Freshman coaching class is full of winners, but Ross is biggest

December 18, 1992|By Eric Noland | Eric Noland,Los Angeles Daily News

LOS ANGELES -- The All-Pro ballot was completed and turned back in to the Associated Press this week. It required the usual difficult choices.

Choose only two wide receivers. That meant spots for Sterling Sharpe of Green Bay and Michael Irvin of Dallas, but left out the eminently worthy Jerry Rice of San Francisco and Haywood Jeffires of Houston.

Pick just two outside linebackers. Washington's Wilber Marshall and Philadelphia's Seth Joyner were chosen because their play demands that opponents never lose track of them, but that meant ignoring such talents as New Orleans' Pat Swilling, Kansas City's Derrick Thomas and San Francisco's Tim Harris.

But perhaps the most difficult decision on the ballot centered around Coach of the Year.

The choice here went to San Diego's Bobby Ross, but he certainly did not lack for competition.

There are nine new coaches in the NFL this season, and five of them -- including Ross -- are solidly in the playoff hunt with two games to play.

Bill Cowher stepped in at Pittsburgh, squeezed the most out of such unsung talents as halfback Barry Foster, quarterback Neil O'Donnell and rookie safety Darren Perry, and quickly swept out the somnolence that marked the wane of the Chuck Noll era.

Mike Holmgren installed the efficiency and productivity of the Bill Walsh system at Green Bay, and in very short order succeeded in making chicken salad out of the Packers.

Dennis Green, another Walsh protege, took over the traditionally underachieving Minnesota Vikings, instituted a no-nonsense code, and has the team one win away from the NFC Central title.

It's hard to fault the work of Indianapolis' Ted Marchibroda, who could sneak the Colts into the playoffs just one year after they plunged to 1-15. Not even the '89-90 Cowboys turned it around that abruptly.

Similarly strong cases can be made for George Seifert at San Francisco and Jimmy Johnson at Dallas. One suffers from the thinking that 49ers success is self-perpetuating, while the other is still looked at as a cocky punk from the college ranks -- neither characterization is accurate or fair.

But Ross, the onetime Maryland coach, deserves this award not only for the remarkable turnaround he accomplished with the Chargers, but also for the unique management style he employed and the initial obstacles he had to overcome.

The team was in desperate condition when he arrived, coming off eight non-winning seasons in its previous nine years. No team in the AFC had been away from the playoffs longer ('82).

Ross immediately made a decision that was unprecedented for rookie head coaches. He chose not to install his own offensive system, resisting any urge to create a kind of Georgia Tech West.

Instead, he stuck with the Washington Redskins derivative favored by general manager Bobby Beathard -- the very offense that Dan Henning had employed to produce a 4-12 record the year before.

Ross said on the phone this week that his thinking was based on the desire not to clutter the tender mind of second-year quarterback John Friesz. Let the kid work with something he knew.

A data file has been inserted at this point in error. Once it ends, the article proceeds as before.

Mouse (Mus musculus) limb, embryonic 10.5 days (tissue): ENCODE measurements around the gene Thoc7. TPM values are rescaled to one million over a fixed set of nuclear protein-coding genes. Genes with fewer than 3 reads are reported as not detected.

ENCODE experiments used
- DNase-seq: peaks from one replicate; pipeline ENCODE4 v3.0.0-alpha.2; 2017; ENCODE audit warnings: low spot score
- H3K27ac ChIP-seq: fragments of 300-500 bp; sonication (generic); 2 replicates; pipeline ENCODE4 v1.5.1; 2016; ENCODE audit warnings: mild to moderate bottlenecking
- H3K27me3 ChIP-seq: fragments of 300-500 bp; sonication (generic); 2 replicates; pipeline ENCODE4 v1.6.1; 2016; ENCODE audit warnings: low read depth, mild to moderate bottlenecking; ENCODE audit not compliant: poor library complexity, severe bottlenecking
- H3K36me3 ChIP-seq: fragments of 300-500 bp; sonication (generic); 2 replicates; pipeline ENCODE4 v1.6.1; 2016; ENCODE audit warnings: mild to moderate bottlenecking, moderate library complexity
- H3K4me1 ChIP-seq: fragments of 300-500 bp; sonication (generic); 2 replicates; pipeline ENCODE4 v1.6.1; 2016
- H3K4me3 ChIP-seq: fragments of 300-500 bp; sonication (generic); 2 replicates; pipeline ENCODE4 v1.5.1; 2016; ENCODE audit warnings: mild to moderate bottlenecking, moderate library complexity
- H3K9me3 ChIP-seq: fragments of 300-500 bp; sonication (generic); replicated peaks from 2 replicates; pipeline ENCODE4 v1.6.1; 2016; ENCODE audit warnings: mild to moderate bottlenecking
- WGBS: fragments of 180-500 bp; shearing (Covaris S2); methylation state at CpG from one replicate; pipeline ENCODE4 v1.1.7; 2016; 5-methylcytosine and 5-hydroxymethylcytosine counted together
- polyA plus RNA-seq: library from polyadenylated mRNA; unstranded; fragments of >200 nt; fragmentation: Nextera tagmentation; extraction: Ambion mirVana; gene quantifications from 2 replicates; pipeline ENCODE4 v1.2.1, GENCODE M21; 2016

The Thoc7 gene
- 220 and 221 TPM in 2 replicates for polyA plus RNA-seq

It meant, however, shelving personal ego, a concept that tends to be an anathema to the men who ascend to this level.

"That didn't bother me," said Ross. "The bottom line is to win games, and I'm not going to let egos -- mine or my players' -- get in the way of that, I can tell you that. I don't have that problem. I think I'm able to accept the fact that there's a lot of people out there who are a lot smarter than I am. But I think the main thing is to get yourself around some good people and some good players and let them function. And I felt they could best function in a system they had familiarity with."

This best-laid plan went along wonderfully until Friesz blew out a knee in the Chargers' first exhibition game. Beathard had to hustle a deal for backup quarterback Stan Humphries of the Redskins -- wisely selecting a guy from a system similar to the Chargers'.

Then Ross had to patiently weather Humphries' on-the-fly training, which meant sticking to his convictions when the team got out to an 0-4 start.

The Chargers have since won nine of 10 games, and can clinch a playoff berth with a win over the Los Angeles Raiders Sunday at the Coliseum. They'd be the first team in the NFL's 73-year history to reach the playoffs after an 0-4 start.

San Diego also is firmly in the race for the AFC West title; it hasn't won one of those since '81.

There are those who would undoubtedly argue that the Chargers' success is based primarily on the wimpy, fifth-place schedule that the NFL so generously lavishes on its have-nots. But it should be noted that Henning had the fifth-place schedule after the '89 season, only to go 6-10 in '90. You still have to win the games.

Bobby Ross did. He inherited a mess, but instantly quelled the team's legendary bickering and created an open, player-friendly environment. Then he overcame the twin specters of a lost quarterback and an 0-4 start, all the while keeping his head -- and, more importantly, his ego -- in check.

Nice work.

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